With Georgia State playing its third season, UTSA its second, and both in the first year of the two-year reclassification to the Football Bowl Subdivision (FBS), the game will be a good test and road marker for both teams. The game also features a matchup of veteran coaches in Georgia State’s Bill Curry and UTSA’s Larry Coker, the former Miami head coach who led the Hurricanes to the national title in 2001-02.
“Larry Coker is a wonderful coach in everything he has done,” said Curry at his weekly press conference. “He was an offensive wizard as a coordinator. Then he went to Miami and was the national coach of the year twice and led the Hurricanes to a national championship.
“He operates a complex offense that requires an awful lot of discipline because the defense has to protect the field on every snap. It’s hard to draw a bead on what they're going to do.”
The key for UTSA will be the play of UTSA quarterback Eric Soza, a junior from Beeville, Texas, who has started all 12 games UTSA has played. This season, he has completed 30 of 52 passes for 374 yards and four touchdowns while rushing for 53 yards on 12 attempts. However, having faced Tyler Bray last week, the Panthers should be prepared for what he can do.
“He's played virtually every snap since they've been there,” Curry said of Soza. “That gives them a tremendous advantage when the quarterback is a stable citizen and has been there the whole time. They have very good backs and really fast wide receivers, especially Kam Jones, No. 1, who runs like he’s been shot out of a cannon.”
David Glasco II is the Roadrunners’ leading rusher with 128 yards and two touchdowns on 22 attempts, while Jones has four catches for 112 yards (28.0 yards per catch) and one score.
The Panthers are very familiar with UTSA placekicker Sean Ianno, who booted the game-tying field goal with 24 seconds left in regulation and then the game-winner in overtime in last year’s 17-14 victory by the Roadrunners. This season, Ianno drilled a 51-yard field goal with just 16 seconds left to give UTSA a 33-31 win at South Alabama, GSU’s future conference foe in the Sun Belt and the opponent in one of the Panther’s three wins last season.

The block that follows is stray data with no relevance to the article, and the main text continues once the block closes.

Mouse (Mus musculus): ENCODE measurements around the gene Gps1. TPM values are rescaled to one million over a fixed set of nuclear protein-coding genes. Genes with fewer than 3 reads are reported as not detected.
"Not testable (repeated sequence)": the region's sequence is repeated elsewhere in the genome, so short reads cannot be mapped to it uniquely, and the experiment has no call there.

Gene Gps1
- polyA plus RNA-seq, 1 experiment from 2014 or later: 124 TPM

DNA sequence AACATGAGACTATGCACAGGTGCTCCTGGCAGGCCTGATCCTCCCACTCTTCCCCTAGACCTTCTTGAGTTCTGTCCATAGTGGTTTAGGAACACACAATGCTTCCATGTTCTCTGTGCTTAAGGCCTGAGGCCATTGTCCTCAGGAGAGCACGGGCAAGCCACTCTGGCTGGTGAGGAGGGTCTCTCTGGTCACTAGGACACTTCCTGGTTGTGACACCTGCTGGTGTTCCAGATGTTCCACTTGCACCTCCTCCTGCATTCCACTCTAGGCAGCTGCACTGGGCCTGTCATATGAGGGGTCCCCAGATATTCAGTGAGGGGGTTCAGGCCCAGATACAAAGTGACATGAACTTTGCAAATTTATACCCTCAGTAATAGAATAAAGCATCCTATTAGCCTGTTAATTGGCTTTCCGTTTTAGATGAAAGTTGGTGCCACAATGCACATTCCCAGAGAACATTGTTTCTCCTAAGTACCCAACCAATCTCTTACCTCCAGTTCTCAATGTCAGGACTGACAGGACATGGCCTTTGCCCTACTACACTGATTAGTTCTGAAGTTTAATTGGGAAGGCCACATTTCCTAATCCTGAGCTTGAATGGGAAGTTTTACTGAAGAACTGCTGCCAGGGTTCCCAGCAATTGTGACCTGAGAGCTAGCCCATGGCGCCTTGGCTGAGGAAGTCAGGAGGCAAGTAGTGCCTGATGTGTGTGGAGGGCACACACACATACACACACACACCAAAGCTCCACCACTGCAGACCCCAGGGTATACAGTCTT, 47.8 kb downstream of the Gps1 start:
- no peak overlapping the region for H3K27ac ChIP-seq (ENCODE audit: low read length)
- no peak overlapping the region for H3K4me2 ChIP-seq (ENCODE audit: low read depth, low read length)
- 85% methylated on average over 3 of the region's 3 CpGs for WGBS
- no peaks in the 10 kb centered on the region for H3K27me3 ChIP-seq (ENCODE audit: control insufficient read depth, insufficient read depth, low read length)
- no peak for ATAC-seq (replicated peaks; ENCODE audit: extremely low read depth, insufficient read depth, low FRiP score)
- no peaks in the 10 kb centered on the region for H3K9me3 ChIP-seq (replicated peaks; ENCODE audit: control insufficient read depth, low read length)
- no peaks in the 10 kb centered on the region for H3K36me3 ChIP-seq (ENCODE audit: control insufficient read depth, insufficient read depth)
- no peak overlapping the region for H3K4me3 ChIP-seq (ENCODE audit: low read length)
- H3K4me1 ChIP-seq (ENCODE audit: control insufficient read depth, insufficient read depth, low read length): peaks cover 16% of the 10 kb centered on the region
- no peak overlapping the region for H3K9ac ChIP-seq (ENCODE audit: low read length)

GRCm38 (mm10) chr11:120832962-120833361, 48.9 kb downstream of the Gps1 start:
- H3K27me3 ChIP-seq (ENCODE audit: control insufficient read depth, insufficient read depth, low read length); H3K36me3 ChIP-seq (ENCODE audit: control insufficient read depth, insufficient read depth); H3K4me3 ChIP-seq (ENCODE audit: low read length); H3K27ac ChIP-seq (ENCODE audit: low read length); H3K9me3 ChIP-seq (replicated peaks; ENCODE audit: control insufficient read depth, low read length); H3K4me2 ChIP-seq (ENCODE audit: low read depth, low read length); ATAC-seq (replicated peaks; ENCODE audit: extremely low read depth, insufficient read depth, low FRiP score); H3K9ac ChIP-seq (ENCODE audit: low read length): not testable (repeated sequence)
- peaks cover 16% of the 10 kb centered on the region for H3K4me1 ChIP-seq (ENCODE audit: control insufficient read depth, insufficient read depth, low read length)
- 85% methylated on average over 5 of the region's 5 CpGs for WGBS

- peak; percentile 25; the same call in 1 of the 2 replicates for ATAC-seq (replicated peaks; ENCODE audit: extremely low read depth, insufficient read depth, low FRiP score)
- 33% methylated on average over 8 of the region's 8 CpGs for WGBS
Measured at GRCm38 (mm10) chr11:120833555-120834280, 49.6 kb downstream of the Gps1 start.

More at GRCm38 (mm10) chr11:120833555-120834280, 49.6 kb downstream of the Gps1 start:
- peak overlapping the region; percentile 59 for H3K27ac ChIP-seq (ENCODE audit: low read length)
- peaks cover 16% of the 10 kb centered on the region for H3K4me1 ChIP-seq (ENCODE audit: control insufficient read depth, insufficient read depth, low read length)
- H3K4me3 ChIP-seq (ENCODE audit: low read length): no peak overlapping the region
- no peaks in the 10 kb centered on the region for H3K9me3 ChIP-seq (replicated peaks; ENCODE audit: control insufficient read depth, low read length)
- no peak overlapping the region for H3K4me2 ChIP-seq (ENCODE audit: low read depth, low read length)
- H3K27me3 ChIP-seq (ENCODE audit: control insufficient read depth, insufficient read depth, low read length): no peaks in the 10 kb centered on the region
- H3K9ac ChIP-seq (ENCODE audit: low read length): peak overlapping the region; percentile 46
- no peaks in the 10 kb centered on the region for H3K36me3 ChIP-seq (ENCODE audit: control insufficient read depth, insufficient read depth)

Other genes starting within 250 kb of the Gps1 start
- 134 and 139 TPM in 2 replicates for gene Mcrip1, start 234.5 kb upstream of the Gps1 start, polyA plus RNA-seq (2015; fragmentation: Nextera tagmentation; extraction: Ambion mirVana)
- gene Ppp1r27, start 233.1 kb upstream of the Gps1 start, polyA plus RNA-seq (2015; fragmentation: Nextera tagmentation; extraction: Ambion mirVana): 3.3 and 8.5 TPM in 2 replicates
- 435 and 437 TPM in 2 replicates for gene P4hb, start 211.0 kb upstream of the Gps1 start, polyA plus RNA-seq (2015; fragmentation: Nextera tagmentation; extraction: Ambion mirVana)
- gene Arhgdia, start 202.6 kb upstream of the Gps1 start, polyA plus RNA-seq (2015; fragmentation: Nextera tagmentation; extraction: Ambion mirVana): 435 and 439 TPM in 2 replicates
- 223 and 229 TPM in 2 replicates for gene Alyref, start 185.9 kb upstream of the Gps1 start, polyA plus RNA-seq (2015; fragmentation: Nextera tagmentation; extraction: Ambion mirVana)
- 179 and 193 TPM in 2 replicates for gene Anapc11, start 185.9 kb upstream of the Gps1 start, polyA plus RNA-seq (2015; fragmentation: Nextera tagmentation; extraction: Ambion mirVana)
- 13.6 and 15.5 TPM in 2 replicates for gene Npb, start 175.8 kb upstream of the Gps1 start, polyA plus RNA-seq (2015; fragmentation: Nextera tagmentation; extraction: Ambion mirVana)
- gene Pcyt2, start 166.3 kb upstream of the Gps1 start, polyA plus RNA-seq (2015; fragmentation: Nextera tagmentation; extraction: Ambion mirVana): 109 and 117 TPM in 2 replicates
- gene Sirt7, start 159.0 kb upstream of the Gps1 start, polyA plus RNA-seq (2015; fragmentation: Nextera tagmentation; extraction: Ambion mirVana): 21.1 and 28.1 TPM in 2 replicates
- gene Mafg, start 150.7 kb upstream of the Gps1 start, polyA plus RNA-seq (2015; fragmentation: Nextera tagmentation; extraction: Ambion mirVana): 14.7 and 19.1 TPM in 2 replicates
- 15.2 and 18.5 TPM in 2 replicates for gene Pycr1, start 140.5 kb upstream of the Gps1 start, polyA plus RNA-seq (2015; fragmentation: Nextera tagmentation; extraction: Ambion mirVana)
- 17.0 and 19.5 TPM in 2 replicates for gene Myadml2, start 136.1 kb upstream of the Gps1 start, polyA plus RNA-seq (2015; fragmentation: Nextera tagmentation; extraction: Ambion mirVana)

The Panthers are looking to expand upon the improved play that they displayed against Tennessee, particularly at the line of scrimmage, and make corrections in other areas as well.
"We're enthusiastic about the improvement of our team,” Curry said. “Both offensive and defensive lines have had some significant steps forward. Both lines are providing good leadership. [Quarterback] Ben McLane continues to improve. He has to take better care of the football, but we're correcting that on the practice field this week.
“Defensively, we've got to improve in our pass coverage, that's very clear. Up front, we've shown improvement.”
While Curry is pleased with the progress his squad showed in the loss at Tennessee, there is still plenty of room for improvement.
“I expect this team to improve every week and every day,” he said. “We've been pushing for that since last November. We're going to do that all year. There was some improvement, but there was still way too much that we left in the tank.
“It was obvious after 25 minutes that we had a chance to compete,” continued Curry. “The guys were beginning to look at each other and say, 'We're doing this thing.' The most fun in the world is to go into a stadium that's the loudest place you've ever been in your life and make it quiet. We had them quiet for about 25 minutes, but then we let them off the hook. We kept playing hard and that's admirable. But that wasn't the objective. The objective was to be in the game with a chance to win.”